Day 242 Butter Milk Muffins

I prepared today’s recipe as part of my workshop at the Wellington County Museum & Archives near Fergus. It’s located in the former poor house — a facility active during the time of the 1906 Berlin Cook Book. The amazing participants in my workshop were full of stories and ideas about the Butter Milk Muffins recipe contributed by Mrs. Nick. Swartz.

I put 4 cups (1 quart) of store-bought buttermilk in a bowl. We discussed the difference between the butter milk I used and the butter milk Mrs. Swartz would use in 1906. The butter milk available then would be the liquid left after making butter from unpasteurized and unhomogenized cow’s milk. The butter milk I bought is a creation using milk and cultures. I could try making my own using cream but I’d need a great deal to get 1 quart of butter milk plus commercial cream is not the same as it was in 1906. Another way to get the effect of butter milk is to add a bit of vinegar or lemon juice to milk.

The next step was to crack two eggs in a bowl and beat them before adding to the bowl of butter milk. I added a teaspoon of salt to the  bowl and started adding flour. I added 5 cups and stirred to judge the texture. The group and I agreed it was almost “batter” but could benefit from another cup of flour. I also dissolved the teaspoon of baking soda in a few teaspoons of hot water before adding it to the bowl.

The next decision was how to bake the muffins. I greased a baking sheet and dropped tablespoons of batter on the pan before baking at 400 degrees for 15 minutes. A creative museum staff member baked the rest of the batter in cup cake/muffin tins. The batter had time to rise a bit more and then they grew even more in the cups. She baked them for about 20 minutes. It would be interesting to try making the muffins in muffin rings. This is the technique for making the English version of muffins and a few other recipes in the Berlin Cook Book mention this piece of equipment.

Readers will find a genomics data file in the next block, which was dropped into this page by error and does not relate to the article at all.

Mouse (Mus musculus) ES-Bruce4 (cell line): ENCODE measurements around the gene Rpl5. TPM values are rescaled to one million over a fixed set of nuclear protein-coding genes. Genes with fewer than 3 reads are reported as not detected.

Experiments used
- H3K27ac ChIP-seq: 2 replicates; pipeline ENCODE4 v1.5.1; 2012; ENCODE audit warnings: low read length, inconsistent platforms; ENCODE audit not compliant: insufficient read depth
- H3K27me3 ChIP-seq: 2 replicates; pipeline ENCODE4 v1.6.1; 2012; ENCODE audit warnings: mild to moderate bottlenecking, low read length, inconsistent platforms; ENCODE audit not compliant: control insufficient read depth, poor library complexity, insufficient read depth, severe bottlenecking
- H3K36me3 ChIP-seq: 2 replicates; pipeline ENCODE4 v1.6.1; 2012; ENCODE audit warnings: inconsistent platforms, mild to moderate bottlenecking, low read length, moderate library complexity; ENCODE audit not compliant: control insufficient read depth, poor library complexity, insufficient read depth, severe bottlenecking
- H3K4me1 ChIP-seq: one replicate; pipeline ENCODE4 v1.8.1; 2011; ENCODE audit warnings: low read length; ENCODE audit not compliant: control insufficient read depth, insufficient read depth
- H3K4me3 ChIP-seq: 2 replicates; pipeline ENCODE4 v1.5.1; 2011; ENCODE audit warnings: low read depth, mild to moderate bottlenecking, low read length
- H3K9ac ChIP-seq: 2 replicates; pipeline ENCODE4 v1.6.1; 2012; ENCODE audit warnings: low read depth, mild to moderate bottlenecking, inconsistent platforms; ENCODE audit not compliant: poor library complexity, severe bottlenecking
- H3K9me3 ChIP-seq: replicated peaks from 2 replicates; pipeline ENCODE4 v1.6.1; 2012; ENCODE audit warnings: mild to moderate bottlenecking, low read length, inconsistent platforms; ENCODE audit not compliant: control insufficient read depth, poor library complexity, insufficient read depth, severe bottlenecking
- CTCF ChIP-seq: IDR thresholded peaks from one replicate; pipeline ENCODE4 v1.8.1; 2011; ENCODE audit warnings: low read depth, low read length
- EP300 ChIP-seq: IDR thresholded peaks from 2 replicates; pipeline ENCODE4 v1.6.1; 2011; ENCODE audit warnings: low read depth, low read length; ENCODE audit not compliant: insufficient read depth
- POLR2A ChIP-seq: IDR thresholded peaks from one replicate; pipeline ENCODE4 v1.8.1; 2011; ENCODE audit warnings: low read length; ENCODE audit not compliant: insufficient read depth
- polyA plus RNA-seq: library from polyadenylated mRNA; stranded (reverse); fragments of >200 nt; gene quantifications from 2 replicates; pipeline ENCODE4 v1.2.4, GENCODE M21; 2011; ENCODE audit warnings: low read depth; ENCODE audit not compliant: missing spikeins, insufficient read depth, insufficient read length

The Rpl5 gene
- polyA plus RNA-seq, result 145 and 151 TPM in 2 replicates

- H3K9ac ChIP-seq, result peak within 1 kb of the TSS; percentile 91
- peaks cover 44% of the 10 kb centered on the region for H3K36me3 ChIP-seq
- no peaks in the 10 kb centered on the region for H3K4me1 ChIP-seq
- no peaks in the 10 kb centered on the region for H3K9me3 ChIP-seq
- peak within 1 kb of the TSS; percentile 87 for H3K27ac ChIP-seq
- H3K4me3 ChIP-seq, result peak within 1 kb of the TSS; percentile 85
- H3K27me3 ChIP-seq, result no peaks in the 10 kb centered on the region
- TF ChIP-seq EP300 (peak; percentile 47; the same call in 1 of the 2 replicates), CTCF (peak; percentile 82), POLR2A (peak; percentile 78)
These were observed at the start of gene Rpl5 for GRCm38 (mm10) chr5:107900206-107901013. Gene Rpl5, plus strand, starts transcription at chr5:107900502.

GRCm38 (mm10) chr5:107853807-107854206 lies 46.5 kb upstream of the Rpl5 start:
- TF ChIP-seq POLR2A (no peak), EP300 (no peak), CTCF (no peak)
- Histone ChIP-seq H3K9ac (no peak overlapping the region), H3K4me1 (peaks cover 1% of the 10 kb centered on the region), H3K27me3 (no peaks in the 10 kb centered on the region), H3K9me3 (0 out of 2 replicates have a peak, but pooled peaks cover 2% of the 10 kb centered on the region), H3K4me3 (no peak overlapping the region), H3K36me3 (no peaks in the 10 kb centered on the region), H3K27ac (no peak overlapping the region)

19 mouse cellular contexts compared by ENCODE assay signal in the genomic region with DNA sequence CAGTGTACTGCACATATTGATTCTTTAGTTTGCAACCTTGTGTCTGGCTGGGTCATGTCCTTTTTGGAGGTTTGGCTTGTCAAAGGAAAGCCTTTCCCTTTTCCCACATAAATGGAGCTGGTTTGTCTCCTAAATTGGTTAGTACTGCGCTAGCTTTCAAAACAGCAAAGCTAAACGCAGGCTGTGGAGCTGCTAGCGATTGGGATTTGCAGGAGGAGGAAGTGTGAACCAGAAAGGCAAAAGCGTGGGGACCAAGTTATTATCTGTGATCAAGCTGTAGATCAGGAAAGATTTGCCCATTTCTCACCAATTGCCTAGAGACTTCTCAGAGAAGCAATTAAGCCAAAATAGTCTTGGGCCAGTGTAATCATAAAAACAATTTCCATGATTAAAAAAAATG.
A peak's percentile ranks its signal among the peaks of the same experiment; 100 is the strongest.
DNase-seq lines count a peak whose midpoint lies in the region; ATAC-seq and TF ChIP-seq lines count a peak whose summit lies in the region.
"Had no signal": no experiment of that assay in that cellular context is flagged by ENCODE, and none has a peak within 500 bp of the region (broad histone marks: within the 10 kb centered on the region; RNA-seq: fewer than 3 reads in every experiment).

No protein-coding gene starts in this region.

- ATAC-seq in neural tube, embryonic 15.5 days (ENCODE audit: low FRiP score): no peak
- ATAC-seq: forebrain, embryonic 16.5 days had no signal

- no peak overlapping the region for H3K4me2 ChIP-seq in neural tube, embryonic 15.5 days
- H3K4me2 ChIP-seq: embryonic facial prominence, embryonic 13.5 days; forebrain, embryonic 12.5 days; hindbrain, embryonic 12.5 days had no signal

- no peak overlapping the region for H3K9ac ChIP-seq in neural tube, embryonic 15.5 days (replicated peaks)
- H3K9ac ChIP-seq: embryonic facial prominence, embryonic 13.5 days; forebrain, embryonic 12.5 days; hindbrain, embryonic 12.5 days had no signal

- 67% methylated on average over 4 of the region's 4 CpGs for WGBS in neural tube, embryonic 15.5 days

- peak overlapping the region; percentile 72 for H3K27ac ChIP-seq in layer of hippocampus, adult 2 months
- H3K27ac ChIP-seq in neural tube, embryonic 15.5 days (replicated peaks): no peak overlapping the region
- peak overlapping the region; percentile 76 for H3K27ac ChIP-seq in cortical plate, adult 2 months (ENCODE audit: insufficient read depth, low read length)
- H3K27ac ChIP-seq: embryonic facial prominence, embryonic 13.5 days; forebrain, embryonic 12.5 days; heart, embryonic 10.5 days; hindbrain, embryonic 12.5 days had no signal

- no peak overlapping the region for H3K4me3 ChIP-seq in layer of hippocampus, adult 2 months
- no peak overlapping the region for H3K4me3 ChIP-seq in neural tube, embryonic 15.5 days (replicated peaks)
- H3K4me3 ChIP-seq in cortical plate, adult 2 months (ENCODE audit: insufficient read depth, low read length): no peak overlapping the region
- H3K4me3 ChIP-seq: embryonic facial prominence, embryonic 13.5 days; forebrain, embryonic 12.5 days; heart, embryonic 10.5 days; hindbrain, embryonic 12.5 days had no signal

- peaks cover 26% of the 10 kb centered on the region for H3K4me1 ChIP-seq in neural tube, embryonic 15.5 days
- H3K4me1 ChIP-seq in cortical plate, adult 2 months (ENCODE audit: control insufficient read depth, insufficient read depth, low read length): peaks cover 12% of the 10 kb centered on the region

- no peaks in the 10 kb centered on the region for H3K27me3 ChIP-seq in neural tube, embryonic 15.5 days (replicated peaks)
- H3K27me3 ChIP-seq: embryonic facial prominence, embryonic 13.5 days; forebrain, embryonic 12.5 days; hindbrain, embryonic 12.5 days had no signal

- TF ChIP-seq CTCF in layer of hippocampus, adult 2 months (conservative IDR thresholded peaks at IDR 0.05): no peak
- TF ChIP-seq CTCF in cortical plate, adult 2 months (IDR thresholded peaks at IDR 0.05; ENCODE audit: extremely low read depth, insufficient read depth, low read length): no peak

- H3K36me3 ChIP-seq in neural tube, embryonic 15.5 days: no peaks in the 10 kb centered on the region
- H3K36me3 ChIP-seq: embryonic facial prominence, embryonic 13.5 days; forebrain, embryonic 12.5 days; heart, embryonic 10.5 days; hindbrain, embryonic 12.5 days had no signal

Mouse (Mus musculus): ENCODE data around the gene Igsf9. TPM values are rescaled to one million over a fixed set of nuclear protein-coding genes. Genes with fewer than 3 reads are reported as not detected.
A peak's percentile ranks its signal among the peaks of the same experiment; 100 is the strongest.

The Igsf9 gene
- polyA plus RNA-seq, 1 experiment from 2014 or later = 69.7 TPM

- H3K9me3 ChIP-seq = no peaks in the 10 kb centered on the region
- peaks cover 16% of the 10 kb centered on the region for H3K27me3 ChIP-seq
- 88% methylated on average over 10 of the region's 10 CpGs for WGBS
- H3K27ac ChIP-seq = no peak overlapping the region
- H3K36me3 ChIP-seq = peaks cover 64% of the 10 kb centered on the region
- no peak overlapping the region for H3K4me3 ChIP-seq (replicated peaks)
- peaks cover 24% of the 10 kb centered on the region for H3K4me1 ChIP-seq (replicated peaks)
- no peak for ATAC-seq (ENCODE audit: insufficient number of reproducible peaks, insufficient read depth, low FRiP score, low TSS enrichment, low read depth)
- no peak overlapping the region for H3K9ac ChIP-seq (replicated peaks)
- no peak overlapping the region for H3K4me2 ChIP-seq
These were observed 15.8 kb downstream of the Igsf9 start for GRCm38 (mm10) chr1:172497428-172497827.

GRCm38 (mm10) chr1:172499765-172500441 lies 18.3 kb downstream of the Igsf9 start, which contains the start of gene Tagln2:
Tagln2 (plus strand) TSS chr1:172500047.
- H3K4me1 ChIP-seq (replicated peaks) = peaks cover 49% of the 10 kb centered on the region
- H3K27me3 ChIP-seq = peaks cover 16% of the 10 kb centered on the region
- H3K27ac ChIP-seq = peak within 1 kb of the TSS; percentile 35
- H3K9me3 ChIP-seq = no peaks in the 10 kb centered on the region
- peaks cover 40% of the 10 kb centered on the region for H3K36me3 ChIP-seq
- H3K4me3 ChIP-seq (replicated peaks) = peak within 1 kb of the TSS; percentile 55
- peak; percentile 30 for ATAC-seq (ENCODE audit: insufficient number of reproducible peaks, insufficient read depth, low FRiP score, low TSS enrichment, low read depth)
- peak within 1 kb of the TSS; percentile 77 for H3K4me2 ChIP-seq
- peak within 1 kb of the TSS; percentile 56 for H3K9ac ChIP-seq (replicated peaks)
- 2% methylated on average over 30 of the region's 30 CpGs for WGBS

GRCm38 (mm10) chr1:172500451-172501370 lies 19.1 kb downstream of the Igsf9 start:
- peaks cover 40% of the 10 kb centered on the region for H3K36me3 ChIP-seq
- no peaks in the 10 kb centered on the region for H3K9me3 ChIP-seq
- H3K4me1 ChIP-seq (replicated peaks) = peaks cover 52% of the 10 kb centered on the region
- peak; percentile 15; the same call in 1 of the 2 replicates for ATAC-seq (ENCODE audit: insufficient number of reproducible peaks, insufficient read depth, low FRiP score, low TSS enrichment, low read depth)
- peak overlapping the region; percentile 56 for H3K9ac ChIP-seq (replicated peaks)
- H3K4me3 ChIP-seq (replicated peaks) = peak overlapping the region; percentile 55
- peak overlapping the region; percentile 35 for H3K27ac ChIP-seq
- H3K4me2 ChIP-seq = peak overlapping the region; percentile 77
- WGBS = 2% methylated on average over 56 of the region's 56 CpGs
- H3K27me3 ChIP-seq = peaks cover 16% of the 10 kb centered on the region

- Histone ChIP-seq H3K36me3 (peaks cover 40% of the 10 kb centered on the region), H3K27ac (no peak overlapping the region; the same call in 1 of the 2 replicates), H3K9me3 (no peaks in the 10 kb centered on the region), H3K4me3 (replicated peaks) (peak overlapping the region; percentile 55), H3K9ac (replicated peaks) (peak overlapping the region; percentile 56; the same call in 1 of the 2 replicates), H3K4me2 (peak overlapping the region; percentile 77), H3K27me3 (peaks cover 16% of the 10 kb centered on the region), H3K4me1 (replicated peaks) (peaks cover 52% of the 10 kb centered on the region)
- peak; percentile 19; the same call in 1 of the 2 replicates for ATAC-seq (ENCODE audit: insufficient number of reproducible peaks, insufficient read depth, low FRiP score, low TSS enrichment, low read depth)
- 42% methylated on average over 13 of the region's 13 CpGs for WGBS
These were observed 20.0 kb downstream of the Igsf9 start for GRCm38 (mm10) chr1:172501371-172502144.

I don’t think I’ve found Mrs. Nick. Swartz. There are 34 people in Waterloo North (the towns of Berlin and Waterloo plus surrounding areas) with the surname Swartz in the 1911 census but none are Nicholas or any variation of that first name. According to the Waterloo Generations website there is a Nicolaus Schwartz but he and his wife would be in their late 70s when the cook book was published and they don’t appear in the 1901 or 1911 census in Berlin Ontario. Misspellings and even intentional changes in spelling of surnames is very common within families and in the census. The same sort of misprint took place a few times in the cook book so it is hard to know exactly who to search out. The population of Berlin was very mobile as people moved in for work or out for further opportunities in larger centres or even back to the farms or villages where they grew up.

The muffins have an interesting texture. The interior has lots of air bubbles so it is lighter than it first appears. All the workshop tasters liked the Butter Milk Muffins. One woman commented that she’d have another if there was some jam and butter. I agree that they are better with a little something. However, two boys ate several and took some home so the muffins were a hit in that family.  A few participants asked for the recipe so tonight dear reader you are not the first to see the recipe for Mrs. Nick Swartz’ Butter Milk Muffins!

BUTTER MILK MUFFINS
1 quart butter milk, 2 eggs, 1 teaspoon of soda dissolved in warm water, 1 teaspoon of salt and flour sufficient to make a good batter. Beat the eggs well, stir them into the milk, then add the flour and salt, lastly the soda. Bake in a quick oven.

Advertisements
This entry was posted in Bread, Cooking, Food History, Kitchener, Uncategorized and tagged , . Bookmark the permalink.

Leave a Reply

Fill in your details below or click an icon to log in:

WordPress.com Logo

You are commenting using your WordPress.com account. Log Out / Change )

Twitter picture

You are commenting using your Twitter account. Log Out / Change )

Facebook photo

You are commenting using your Facebook account. Log Out / Change )

Google+ photo

You are commenting using your Google+ account. Log Out / Change )

Connecting to %s